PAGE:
As October turns to November, Berkley pro Bobby Lane is thinking topwaters: He knows that they allow him to move quickly and capitalize on the fall feeding frenzy.
Lane’s approach is to use a variety of different topwater baits and the key is putting himself in position with the highest odds: around baitfish and in the right locations.
Lane takes all of the classic signs of fall (changing leaves, shorter days, cool mornings) into account, but looks for a significant temperature drop as his sign that the topwater bite is about to take off.
“Ten degrees seems to be the right change in temperatures, where it’s 10 degrees cooler than the high water temps in summer,” he said. “It could be a switch from 90 to 80 degrees in Florida or where it drops down to 70 degrees in Missouri or North Carolina. I want to see a bigger drop than a couple of degrees to tell me it’s time for fall topwater fishing.”
While many anglers head directly to the very back of pockets and creeks, Lane prefers to stay closer to the main lake in most instances.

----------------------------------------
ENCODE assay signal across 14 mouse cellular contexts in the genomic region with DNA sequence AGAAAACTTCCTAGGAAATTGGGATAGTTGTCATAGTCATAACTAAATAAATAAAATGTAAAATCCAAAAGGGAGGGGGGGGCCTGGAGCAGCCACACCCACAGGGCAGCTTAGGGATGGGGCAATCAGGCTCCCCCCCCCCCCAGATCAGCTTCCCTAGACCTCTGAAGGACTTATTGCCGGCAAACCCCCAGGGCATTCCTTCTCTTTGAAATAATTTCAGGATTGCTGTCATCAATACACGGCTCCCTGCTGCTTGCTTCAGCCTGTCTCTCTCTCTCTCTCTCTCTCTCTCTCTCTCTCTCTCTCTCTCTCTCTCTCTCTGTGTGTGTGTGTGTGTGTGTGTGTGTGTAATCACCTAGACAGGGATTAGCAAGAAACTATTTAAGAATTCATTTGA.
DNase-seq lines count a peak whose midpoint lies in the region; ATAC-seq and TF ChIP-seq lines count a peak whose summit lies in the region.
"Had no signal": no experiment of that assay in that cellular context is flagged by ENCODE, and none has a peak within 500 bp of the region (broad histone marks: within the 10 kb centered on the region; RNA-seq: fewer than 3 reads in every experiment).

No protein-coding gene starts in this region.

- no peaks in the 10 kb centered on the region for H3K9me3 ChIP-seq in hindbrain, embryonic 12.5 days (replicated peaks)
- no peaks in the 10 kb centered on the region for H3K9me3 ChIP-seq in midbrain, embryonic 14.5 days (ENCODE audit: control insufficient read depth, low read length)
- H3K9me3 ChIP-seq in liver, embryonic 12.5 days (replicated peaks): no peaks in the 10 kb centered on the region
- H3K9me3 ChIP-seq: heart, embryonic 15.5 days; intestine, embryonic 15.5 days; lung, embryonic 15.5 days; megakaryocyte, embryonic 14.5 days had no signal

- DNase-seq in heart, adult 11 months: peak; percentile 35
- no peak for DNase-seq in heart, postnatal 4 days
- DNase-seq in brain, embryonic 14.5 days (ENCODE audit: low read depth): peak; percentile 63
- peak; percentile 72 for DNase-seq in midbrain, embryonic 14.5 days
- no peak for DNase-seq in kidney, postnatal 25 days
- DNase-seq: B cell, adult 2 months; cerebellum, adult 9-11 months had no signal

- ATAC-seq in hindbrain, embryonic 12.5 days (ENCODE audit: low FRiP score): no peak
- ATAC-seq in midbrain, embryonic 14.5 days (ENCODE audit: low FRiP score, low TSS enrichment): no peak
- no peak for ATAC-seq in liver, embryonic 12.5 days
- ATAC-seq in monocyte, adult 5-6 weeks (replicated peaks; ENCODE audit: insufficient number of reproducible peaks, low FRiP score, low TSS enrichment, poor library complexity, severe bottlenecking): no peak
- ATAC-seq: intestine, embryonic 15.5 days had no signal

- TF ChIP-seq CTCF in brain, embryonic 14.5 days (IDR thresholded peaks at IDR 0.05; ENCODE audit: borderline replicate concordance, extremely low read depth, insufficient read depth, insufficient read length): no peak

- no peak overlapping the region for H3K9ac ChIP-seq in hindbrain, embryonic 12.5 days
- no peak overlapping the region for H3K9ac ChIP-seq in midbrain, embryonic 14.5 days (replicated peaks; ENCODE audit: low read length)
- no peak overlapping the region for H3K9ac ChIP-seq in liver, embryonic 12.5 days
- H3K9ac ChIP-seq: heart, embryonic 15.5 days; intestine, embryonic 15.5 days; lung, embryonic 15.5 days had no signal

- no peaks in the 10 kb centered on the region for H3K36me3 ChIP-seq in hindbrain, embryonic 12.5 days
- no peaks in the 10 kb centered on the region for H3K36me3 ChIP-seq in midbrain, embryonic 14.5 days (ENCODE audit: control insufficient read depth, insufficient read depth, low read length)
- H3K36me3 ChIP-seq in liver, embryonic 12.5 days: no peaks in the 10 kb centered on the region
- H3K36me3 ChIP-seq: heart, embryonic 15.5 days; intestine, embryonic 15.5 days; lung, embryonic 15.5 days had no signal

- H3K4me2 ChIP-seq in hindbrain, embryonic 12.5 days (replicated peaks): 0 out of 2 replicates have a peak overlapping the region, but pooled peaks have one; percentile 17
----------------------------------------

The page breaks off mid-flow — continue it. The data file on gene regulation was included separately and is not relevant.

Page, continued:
“I try to stay near the main lake on secondary points or at the first turn of a creek arm,” he shared. “I’m looking for shallow areas with deep water close by. The best places are those little flats that are a foot or two deep, but your boat sits in anywhere from 5 to 30 feet of water. This time of year, the baitfish move up and down the water column and the bass are just waiting for a chance to ambush them.”
Lane is a fan of multiple kinds of topwater baits, and says that preferences will change.
“Right away, it’s hard to beat a buzzbait when the water starts to cool,” he said. “Two of my other favorites this time of year are the Berkley Choppo and Spin Rocket. There are times when you can realistically keep those baits in your hands all day long.”
Lane’s bait choices come down to trial and error: some days the action of a buzzbait or Choppo is what fish want, and other days a walking bait is a better choice.
“There are times when the Choppo gets bit all day long and others where they don’t like the action,” Lane admitted. “That’s when I’ll grab a walking bait like the J-Walker because you can keep it in the strike zone longer, and you can walk it fast or slow if you need to.”
“This is when the 10.1:1 Revo Rocket shines because you can turn and burn all day long,” he said. “I spool it with 30-pound Spiderwire Ultracast. I’m a huge fan of that line for topwater, and if you move the bait constantly, you won’t have any problems with the braid wrapping around the treble hooks.”